Tuesday, July 28, 2015

S&P Reaffirms Malaysia's "A-" Rating, Stable Outlook

PETALING JAYA: Standard & Poor's Ratings Services (S&P) has reaffirmed Malaysia's long-term foreign currency sovereign credit rating at "A-", with a stable outlook, reflecting the country's country's strong external position and considerable monetary flexibility.

This comes a month after Fitch Ratings upgraded Malaysia's outlook to stable and maintained its credit rating at "A-" and just days after BNP Paribas had criticised Fitch on its Malaysia centric assessments. BNP Paribas had said that Malaysia is at risk of a "multi-notch downgrade" in sovereign credit rating due to the country's credit position.

S&P however stressed that the rating is based on the assumption that the political implications of 1Malaysia Development Bhd (1MDB) investigations will not interfere with sound policymaking. It believes that corruption allegations involving 1MDB will not impede current policy flexibility and responsiveness.

"We view Malaysia as having a high degree of monetary flexibility. The central bank's track record in controlling inflation indicates strong monetary flexibility that helps absorb major economic shocks," it said, adding that Malaysia has a deep domestic bond market, compared with its peers', which reduces its reliance on external financing.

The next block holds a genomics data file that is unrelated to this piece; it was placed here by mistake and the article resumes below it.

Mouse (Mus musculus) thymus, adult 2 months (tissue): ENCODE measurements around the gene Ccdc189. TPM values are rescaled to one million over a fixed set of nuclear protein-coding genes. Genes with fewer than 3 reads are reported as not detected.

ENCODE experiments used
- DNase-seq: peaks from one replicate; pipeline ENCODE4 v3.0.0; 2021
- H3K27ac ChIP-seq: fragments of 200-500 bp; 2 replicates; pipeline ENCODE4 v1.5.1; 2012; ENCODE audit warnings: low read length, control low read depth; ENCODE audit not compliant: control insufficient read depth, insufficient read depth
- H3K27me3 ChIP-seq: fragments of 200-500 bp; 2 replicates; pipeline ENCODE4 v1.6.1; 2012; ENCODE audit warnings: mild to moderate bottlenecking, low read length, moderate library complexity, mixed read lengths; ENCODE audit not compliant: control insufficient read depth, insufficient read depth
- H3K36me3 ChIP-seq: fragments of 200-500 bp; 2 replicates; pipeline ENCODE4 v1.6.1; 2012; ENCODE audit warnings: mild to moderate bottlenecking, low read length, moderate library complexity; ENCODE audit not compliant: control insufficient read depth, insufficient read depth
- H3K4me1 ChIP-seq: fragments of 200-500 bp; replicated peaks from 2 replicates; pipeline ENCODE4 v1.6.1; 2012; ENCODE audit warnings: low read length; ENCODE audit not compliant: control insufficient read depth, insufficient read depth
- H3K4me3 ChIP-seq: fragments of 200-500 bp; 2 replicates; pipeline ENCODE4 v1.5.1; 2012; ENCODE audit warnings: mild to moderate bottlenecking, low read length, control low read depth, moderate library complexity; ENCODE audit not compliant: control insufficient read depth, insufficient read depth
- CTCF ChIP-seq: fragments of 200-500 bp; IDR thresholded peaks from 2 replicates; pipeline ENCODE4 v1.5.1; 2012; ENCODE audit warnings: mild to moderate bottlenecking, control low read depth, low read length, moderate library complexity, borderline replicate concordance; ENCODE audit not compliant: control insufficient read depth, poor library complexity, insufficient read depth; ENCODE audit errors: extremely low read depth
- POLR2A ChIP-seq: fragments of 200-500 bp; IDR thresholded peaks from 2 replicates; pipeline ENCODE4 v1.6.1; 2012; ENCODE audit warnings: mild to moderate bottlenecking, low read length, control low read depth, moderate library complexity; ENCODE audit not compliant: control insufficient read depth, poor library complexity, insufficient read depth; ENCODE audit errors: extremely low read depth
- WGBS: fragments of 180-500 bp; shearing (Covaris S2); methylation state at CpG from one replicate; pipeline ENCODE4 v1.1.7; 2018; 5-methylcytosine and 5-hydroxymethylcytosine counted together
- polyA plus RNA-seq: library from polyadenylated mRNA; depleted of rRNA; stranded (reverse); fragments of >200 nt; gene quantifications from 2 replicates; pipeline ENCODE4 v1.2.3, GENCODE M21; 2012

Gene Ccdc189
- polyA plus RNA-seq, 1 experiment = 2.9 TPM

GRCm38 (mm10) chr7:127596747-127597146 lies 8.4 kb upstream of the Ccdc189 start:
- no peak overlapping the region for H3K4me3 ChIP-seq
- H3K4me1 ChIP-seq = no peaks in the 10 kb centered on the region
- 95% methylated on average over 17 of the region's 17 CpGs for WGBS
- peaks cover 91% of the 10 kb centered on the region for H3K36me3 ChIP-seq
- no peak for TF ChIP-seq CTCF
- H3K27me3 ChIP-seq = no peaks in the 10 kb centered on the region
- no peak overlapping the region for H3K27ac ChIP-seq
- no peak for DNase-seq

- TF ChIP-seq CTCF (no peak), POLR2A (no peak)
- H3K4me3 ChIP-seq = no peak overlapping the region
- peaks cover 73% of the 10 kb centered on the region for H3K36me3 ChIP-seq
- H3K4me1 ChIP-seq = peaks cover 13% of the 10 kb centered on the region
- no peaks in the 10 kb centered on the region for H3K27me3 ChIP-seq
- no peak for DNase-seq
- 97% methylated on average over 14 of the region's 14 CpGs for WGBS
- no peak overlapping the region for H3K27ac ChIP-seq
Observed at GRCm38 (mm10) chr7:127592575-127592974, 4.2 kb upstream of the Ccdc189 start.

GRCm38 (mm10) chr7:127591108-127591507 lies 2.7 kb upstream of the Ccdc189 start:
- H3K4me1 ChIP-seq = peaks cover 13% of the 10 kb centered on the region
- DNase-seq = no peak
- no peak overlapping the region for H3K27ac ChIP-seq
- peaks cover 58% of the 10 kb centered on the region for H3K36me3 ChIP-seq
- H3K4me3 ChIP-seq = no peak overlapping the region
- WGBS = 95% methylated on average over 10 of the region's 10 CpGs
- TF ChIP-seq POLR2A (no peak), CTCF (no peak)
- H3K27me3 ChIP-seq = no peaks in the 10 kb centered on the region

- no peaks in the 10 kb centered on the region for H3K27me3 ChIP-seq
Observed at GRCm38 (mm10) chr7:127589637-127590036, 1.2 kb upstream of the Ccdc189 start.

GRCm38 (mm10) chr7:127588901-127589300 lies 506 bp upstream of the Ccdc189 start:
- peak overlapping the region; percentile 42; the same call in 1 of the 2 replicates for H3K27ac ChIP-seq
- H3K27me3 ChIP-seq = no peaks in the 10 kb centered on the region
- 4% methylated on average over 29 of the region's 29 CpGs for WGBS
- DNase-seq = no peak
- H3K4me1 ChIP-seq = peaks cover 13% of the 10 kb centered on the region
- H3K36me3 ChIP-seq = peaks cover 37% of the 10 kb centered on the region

S&P said the ratings are also underpinned by Malaysia's strong external position, a result of years of current account surpluses.

"We believe this position can withstand a slowdown in the oil and gas sector over the next two years. Likewise, external indicators are likely to remain unchanged, given our assumption of continued healthy trade surpluses," it noted.

It estimates average annual increase in general government debt at 2.9% of GDP over 2015-2018 versus an average of 6% over 2009 to 2012, and the country's budget deficit to narrow toward a balance by 2020.

S&P said the government's measures to cut petroleum subsidies and introduce goods and services tax (GST) will ease its debt burden.